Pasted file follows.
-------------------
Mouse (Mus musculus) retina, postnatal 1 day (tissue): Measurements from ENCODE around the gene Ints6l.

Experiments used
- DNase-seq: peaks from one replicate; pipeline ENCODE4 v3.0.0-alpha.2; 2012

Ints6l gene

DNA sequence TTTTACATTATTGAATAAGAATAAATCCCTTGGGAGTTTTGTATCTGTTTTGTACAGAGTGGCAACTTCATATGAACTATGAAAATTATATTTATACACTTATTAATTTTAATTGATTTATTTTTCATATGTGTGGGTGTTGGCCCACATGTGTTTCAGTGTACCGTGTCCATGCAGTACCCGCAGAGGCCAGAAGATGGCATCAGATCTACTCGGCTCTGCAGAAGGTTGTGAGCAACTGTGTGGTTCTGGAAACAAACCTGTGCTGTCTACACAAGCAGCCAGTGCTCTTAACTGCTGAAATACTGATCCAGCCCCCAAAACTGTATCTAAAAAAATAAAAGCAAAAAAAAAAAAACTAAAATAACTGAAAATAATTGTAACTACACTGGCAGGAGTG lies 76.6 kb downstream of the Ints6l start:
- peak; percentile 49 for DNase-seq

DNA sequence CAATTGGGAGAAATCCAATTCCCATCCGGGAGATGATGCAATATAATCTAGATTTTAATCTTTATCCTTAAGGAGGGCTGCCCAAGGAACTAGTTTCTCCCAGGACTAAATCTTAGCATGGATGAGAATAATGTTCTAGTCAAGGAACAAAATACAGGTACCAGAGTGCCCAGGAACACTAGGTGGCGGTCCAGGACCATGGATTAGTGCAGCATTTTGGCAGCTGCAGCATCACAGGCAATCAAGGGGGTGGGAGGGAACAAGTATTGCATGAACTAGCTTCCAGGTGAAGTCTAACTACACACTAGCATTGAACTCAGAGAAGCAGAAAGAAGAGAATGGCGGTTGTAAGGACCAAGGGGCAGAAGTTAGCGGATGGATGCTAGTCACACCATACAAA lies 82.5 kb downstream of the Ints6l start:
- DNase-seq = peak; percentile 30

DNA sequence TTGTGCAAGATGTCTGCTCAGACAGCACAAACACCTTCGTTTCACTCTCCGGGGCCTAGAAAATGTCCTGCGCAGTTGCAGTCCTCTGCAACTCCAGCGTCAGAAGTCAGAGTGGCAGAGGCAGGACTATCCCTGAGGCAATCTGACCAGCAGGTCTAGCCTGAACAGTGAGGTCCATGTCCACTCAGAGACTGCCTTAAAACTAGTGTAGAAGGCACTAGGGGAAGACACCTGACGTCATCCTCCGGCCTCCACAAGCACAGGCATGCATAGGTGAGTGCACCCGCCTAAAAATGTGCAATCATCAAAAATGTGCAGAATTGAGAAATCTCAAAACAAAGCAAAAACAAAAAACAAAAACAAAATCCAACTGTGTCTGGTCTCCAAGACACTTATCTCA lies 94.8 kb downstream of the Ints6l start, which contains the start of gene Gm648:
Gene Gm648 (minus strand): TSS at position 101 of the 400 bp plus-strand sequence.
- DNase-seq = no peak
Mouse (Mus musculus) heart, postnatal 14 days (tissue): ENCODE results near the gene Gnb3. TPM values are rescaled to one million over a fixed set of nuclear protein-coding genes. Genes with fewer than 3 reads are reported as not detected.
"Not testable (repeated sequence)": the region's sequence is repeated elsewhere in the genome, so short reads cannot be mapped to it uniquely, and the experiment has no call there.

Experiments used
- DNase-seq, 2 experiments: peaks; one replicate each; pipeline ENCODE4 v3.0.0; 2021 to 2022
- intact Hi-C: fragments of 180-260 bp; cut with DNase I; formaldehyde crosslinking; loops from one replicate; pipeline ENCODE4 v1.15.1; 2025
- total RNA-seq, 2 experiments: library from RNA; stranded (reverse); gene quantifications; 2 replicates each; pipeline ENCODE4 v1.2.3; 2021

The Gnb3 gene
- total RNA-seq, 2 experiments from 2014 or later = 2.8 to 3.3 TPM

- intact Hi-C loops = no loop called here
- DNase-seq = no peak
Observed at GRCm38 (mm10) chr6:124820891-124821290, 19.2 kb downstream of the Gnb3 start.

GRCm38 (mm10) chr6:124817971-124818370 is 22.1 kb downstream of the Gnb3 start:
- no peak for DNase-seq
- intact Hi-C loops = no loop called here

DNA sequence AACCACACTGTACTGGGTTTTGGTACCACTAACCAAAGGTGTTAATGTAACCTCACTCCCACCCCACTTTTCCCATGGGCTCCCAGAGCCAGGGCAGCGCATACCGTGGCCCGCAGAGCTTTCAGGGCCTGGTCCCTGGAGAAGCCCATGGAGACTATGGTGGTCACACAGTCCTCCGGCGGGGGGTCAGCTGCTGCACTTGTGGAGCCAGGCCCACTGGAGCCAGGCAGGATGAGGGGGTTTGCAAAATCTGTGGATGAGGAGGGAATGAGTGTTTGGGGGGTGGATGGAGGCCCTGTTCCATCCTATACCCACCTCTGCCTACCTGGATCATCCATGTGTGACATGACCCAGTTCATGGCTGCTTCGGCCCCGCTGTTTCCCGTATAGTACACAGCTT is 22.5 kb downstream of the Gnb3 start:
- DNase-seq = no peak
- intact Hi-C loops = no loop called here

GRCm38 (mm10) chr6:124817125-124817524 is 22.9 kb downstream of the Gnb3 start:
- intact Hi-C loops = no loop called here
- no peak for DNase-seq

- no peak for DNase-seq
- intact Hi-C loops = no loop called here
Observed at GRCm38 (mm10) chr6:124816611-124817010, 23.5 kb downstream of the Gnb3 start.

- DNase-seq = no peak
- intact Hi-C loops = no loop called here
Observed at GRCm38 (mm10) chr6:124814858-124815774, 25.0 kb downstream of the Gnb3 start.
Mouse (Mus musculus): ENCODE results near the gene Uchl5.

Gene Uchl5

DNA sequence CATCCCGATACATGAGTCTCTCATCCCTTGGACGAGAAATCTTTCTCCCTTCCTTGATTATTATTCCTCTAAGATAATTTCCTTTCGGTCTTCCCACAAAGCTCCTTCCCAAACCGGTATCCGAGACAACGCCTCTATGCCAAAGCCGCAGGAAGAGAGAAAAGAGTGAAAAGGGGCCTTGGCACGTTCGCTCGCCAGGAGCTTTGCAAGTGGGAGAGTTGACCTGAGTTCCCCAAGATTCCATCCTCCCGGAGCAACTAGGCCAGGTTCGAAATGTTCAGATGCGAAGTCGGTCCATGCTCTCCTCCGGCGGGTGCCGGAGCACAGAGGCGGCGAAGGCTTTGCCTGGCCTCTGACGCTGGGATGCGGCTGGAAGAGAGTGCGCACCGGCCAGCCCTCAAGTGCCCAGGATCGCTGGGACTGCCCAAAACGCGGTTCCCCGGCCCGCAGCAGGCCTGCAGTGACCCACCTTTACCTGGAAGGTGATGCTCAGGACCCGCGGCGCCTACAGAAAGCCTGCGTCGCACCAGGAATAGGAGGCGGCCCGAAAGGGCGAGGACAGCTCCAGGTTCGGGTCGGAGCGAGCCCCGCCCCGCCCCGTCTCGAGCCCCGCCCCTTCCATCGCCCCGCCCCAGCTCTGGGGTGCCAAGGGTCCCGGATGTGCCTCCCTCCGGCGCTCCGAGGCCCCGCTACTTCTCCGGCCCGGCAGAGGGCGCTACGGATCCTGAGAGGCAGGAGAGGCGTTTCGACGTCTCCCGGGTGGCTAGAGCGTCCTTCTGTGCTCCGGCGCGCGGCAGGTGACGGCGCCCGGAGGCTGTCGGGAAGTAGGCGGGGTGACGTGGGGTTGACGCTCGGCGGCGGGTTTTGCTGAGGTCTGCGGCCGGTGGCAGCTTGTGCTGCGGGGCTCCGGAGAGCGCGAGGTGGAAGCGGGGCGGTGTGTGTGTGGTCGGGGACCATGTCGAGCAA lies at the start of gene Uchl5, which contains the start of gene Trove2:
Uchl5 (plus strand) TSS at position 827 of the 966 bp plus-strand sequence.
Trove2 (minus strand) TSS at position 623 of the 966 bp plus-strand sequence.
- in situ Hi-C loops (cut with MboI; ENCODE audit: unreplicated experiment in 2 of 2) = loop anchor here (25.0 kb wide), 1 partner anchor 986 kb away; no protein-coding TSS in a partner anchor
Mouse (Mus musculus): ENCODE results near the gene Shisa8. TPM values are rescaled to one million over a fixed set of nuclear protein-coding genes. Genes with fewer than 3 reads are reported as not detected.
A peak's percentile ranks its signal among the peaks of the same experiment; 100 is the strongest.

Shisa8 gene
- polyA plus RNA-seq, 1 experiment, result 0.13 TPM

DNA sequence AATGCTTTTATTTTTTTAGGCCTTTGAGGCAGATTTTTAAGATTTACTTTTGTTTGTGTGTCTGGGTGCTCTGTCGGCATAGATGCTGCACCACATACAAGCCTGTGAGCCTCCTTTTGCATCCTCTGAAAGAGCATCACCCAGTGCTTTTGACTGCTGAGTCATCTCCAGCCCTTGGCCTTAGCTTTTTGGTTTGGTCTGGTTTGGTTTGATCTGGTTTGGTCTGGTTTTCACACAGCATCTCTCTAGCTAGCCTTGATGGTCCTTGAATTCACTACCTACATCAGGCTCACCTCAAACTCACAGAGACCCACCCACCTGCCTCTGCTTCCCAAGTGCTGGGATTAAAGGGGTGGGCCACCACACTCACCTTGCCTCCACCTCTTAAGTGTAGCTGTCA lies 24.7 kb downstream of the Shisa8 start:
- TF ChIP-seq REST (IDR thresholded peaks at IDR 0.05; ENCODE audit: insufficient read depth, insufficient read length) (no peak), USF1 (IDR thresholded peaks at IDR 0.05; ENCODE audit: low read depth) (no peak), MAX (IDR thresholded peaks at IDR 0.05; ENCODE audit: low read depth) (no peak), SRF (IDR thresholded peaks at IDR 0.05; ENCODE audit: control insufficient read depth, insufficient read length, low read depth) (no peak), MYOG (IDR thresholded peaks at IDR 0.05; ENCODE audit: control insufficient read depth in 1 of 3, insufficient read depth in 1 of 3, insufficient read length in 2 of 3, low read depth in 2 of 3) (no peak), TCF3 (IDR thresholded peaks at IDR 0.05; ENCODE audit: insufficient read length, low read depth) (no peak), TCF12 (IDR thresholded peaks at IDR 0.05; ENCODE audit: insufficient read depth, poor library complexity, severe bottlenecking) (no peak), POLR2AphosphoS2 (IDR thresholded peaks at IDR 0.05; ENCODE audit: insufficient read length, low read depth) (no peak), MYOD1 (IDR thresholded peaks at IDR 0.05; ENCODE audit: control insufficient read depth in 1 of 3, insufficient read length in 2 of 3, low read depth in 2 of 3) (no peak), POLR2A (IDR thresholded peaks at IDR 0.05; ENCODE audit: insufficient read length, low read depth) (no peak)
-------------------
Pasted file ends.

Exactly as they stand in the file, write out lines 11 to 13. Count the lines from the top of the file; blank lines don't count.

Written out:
- DNase-seq = no peak
Mouse (Mus musculus) heart, postnatal 14 days (tissue): ENCODE results near the gene Gnb3. TPM values are rescaled to one million over a fixed set of nuclear protein-coding genes. Genes with fewer than 3 reads are reported as not detected.
"Not testable (repeated sequence)": the region's sequence is repeated elsewhere in the genome, so short reads cannot be mapped to it uniquely, and the experiment has no call there.